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  • A view to a trademark – Gun manufacturer turns to 007 for help

    April / May 2011
    Newsletter: Ideas on Intellectual Property Law

    Price: $225.00, Subscriber Price: $157.50

    Word count: 626

    Abstract: When a gun manufacturer filed an application for a trademark on the product configuration design of certain firearms, the trademark examiner rejected the registration on the grounds that the design wasn’t inherently distinctive — and the examiner wasn’t persuaded by the manufacturer’s argument that the handgun design had acquired distinctiveness. The manufacturer appealed to the Trademark Trial and Appeal Board (TTAB), citing evidence of distinctiveness in the public’s mind, including widespread recognition of the product’s use in the popular James Bond movies. This article looks at the TTAB’s decision. In re Carl Walther GmbH, No. 77096523, Oct. 26, 2010 (T.T.A.B.)

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  • Growing up – Morphing a ma and pa shop into a professional family business

    Year End 2010
    Newsletter: Focus

    Price: $225.00, Subscriber Price: $157.50

    Word count: 626

    Abstract: An informal setup may work fine during a family business’s infancy, but for it to remain competitive and profitable, it must “grow up” by enhancing its operations. This article shows how a company can do so by focusing on four areas: organizational management, business processes, strategic planning and decision-making, and information technology systems.

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  • Devastating consequences – How appraisers estimate damages for new or unlaunched companies

    Fall 2010
    Newsletter: Expert / Valuation & Litigation Concepts

    Price: $225.00, Subscriber Price: $157.50

    Word count: 626

    Abstract: In today’s uncertain and competitive business environment, economic damages can be particularly devastating for a new or as-yet-unlaunched company. Under such difficult circumstances, appraisers can help these “green” businesses in court by using specific valuation techniques to calculate estimated damages. This article explains how financial experts make projections and apply discounts when little or no performance data is available.

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  • Until death — or divorce — do we part – A prenuptial agreement can protect your assets

    January / February 2009
    Newsletter: Planning for Prosperity / Wealth Management Advisor

    Price: $225.00, Subscriber Price: $157.50

    Word count: 626

    Abstract: Despite love, hope and good intentions, more than half of marriages in the United States end in divorce. A well-crafted prenuptial agreement, commonly referred to as a “prenup,” provides protection for a person’s personal and business assets by outlining how they’ll be divided in the event of divorce or death. This article discusses the ins and outs of a prenup.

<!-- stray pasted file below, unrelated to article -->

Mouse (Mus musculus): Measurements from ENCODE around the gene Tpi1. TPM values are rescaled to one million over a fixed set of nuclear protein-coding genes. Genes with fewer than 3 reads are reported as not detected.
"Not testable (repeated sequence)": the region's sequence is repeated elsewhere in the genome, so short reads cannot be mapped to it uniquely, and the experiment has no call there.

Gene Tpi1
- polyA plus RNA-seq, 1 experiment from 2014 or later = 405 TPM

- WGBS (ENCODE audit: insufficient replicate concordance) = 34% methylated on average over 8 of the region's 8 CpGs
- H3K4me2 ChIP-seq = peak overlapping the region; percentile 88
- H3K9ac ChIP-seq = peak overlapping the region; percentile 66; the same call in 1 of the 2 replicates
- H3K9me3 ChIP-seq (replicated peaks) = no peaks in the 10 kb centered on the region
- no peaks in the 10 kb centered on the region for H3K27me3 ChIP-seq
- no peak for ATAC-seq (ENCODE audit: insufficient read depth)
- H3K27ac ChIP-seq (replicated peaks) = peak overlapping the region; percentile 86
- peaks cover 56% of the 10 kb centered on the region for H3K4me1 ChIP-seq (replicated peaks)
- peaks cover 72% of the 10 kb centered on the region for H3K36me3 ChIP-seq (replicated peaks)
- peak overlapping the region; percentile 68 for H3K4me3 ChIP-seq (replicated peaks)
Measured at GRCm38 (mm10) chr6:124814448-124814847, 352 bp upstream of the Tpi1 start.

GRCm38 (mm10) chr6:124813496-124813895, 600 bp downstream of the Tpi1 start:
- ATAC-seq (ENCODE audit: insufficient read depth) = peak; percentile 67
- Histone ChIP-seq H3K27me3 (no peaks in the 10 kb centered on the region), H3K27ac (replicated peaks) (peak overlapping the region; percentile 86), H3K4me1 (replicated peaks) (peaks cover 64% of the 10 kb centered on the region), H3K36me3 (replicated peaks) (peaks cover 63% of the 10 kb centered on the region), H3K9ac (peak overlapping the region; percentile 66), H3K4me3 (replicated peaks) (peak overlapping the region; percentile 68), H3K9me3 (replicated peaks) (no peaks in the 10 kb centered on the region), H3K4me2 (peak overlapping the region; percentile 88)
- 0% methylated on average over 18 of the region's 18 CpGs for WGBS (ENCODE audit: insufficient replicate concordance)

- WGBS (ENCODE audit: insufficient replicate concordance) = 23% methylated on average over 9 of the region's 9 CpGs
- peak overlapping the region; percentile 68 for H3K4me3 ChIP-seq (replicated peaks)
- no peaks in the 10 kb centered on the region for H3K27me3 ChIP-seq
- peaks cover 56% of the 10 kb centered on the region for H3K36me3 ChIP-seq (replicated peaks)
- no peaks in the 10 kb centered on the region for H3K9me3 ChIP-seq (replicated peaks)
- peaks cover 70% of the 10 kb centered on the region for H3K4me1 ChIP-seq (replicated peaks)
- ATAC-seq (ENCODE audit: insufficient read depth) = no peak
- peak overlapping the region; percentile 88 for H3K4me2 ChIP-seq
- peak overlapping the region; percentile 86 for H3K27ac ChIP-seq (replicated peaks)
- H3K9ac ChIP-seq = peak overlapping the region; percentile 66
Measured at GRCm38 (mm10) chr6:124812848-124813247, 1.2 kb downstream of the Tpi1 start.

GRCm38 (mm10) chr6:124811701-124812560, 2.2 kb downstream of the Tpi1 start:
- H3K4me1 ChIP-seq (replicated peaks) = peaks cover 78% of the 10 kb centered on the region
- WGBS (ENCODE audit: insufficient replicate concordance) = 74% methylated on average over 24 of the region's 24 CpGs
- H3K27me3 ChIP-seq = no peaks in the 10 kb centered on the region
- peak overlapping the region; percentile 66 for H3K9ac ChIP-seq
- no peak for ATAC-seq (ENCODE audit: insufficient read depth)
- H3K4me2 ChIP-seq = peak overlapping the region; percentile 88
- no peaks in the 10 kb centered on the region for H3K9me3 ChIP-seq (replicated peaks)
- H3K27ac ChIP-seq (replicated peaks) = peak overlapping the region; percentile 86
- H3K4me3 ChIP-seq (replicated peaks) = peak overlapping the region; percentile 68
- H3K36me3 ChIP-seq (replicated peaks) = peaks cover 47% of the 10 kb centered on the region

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  • A professor’s alleged in-office pornography leads to multiple claims

    July / August 2008
    Newsletter: Employment Law Briefing

    Price: $225.00, Subscriber Price: $157.50

    Word count: 626

    Abstract: The questions before the Second Circuit were: Did a professor discriminate against his secretary on the basis of gender? Did his leaving pornography on her computer subject her to a hostile work environment? Did she suffer an adverse employment action constituting retaliation when he reduced her duties, after she’d complained about the hostile work environment? This article describes the court’s answers and also includes a sidebar on a related decision. Patane v. Clark, Burlington Northern and Santa Fe Railway v. White

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  • How income reconstruction builds a case against fraudsters

    Spring 2008
    Newsletter: Expert / Valuation & Litigation Concepts

    Price: $225.00, Subscriber Price: $157.50

    Word count: 626

    Abstract: Sometimes a company discovers the misappropriation of assets and has a guess as to who may be behind it but no direct evidence to back up its suspicions. A financial expert can help by using income reconstruction to show that an employee’s estimated actual income is higher than his or her known income. This article covers some of the common methods of income reconstruction and what circumstances may indicate that it should be used. (Updated 11/30/12)

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  • Practical Perspectives: Key financial issue for you and your family – Comparing Coverdell ESAS with 529 plans

    February / March 2008
    Newsletter: Trendlines

    Price: $225.00, Subscriber Price: $157.50

    Word count: 626

    Abstract: In this month’s Practical Perspectives, we meet Floyd, an investment analyst, and Marietta, an educational researcher — a married couple with a five-year-old son and a newborn daughter. Like many parents, they’d heard and read plenty about 529 plans, but they wanted to know whether there were any other college funding alternatives worth considering. They visited their financial advisor, who explained one potential option: the Coverdell Education Savings Account.